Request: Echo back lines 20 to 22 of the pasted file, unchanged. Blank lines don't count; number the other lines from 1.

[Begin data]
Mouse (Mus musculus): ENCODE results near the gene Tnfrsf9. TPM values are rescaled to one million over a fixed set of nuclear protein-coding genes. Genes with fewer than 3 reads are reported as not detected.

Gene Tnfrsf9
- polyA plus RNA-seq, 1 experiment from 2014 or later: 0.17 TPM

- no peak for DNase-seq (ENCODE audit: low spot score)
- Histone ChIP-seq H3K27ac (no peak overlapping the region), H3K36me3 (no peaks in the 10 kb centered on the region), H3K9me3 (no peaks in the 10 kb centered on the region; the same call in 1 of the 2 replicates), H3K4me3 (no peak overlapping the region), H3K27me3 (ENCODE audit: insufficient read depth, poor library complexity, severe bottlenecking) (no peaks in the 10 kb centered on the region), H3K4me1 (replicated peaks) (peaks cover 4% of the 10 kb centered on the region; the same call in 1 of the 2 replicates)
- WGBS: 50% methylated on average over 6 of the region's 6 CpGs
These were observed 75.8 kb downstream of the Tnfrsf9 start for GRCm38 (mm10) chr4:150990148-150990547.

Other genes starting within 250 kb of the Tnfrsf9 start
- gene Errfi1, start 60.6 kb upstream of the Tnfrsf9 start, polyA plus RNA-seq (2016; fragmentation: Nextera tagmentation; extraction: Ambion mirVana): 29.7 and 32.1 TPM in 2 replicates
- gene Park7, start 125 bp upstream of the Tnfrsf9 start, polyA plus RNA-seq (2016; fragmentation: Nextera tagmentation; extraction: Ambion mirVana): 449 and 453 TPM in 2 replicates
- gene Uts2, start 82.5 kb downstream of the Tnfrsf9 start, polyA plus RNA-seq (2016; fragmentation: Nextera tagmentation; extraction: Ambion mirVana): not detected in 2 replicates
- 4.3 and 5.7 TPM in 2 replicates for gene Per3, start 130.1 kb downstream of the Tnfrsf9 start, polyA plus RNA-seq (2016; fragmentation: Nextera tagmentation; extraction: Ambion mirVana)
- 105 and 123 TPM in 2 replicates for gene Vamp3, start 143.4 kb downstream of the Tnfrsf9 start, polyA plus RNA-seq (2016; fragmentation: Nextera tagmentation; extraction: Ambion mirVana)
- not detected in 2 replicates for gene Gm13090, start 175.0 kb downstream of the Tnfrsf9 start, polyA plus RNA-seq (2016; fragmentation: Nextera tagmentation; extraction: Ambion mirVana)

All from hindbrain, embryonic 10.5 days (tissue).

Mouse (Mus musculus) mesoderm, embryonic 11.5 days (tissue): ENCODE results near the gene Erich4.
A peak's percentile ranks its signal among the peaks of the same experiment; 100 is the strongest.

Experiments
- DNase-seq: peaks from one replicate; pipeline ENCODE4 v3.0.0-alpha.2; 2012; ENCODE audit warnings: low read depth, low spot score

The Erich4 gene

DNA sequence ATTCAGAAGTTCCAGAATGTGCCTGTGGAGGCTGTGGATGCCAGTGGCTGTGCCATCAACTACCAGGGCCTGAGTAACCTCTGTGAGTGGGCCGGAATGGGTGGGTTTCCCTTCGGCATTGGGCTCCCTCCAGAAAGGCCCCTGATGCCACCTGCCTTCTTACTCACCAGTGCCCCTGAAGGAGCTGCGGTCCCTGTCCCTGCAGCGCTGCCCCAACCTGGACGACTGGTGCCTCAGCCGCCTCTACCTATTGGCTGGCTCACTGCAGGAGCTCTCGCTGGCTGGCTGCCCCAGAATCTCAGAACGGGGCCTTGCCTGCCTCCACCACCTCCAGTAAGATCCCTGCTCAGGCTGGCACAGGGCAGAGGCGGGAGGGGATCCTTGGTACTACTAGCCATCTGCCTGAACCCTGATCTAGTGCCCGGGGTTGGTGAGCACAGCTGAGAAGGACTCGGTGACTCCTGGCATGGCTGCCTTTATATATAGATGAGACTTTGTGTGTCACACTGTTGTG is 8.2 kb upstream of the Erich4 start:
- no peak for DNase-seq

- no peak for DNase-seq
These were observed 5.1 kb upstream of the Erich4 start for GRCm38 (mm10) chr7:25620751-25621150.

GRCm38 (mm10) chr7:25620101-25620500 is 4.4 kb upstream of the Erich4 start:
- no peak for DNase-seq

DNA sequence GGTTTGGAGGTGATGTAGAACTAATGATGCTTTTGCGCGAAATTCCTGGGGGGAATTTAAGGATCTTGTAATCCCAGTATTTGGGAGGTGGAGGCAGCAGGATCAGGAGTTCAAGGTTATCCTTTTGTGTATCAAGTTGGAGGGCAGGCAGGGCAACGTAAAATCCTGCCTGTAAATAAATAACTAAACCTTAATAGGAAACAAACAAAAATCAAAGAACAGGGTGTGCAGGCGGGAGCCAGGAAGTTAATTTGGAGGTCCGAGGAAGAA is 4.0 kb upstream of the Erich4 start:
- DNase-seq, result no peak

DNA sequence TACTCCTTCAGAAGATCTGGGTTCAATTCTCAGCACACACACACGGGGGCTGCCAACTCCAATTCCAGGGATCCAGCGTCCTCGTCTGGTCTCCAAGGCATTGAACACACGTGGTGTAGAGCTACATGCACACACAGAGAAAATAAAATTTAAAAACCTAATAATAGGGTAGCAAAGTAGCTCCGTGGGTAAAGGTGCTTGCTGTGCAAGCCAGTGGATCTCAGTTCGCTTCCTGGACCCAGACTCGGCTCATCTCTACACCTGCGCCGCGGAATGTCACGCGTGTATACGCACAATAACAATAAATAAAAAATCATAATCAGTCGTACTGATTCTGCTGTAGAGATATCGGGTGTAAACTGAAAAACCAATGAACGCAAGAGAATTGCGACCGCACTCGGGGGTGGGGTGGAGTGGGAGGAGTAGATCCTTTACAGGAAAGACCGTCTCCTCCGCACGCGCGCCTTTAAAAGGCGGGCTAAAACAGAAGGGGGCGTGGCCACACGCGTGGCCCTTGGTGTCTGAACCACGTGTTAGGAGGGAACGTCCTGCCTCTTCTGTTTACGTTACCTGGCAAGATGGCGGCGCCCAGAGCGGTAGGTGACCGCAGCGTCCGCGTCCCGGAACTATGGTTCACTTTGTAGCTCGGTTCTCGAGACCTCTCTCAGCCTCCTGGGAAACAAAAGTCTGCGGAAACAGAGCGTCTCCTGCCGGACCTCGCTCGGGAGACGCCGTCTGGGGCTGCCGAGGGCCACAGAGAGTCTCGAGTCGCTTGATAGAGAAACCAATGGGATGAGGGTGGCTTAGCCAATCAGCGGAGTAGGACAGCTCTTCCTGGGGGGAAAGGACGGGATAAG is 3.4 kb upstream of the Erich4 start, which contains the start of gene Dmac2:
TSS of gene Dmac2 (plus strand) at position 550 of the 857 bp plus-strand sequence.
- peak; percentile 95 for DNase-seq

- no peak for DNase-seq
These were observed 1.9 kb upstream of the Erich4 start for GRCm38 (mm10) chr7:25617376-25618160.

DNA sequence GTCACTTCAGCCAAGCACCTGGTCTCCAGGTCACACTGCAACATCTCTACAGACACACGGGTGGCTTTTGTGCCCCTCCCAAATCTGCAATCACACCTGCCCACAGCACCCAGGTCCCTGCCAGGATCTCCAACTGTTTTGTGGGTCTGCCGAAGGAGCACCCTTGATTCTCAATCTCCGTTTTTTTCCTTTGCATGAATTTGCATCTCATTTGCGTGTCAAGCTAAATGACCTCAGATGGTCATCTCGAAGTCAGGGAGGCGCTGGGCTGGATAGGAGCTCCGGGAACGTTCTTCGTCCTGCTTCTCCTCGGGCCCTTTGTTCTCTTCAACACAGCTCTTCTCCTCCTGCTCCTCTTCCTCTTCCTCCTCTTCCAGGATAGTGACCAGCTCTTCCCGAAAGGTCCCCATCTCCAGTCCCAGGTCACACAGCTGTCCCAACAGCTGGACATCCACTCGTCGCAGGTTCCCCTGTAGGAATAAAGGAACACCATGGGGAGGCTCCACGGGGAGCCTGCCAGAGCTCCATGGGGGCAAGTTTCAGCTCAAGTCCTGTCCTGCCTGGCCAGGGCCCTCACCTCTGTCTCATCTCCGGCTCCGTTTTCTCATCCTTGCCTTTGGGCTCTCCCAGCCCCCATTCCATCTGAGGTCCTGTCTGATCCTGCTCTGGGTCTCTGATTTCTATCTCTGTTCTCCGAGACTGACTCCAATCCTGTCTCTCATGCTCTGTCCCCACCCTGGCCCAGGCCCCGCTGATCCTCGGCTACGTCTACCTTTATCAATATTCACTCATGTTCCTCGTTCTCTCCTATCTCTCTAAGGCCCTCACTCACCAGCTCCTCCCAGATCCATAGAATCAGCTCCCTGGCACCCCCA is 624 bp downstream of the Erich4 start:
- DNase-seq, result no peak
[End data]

The Erich4 gene

DNA sequence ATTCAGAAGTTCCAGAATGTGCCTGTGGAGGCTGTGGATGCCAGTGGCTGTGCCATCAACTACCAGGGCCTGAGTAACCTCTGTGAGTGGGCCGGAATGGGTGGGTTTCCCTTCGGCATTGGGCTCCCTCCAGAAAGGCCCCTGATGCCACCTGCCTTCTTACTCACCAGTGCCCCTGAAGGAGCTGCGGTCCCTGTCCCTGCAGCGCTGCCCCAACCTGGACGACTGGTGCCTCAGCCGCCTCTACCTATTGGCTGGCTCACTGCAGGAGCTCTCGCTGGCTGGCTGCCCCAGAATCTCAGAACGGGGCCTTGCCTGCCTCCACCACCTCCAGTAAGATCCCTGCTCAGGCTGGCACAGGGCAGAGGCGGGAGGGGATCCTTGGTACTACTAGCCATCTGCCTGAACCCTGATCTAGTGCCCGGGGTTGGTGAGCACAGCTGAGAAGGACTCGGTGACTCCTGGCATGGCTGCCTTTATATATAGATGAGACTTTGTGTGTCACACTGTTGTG is 8.2 kb upstream of the Erich4 start:
- no peak for DNase-seq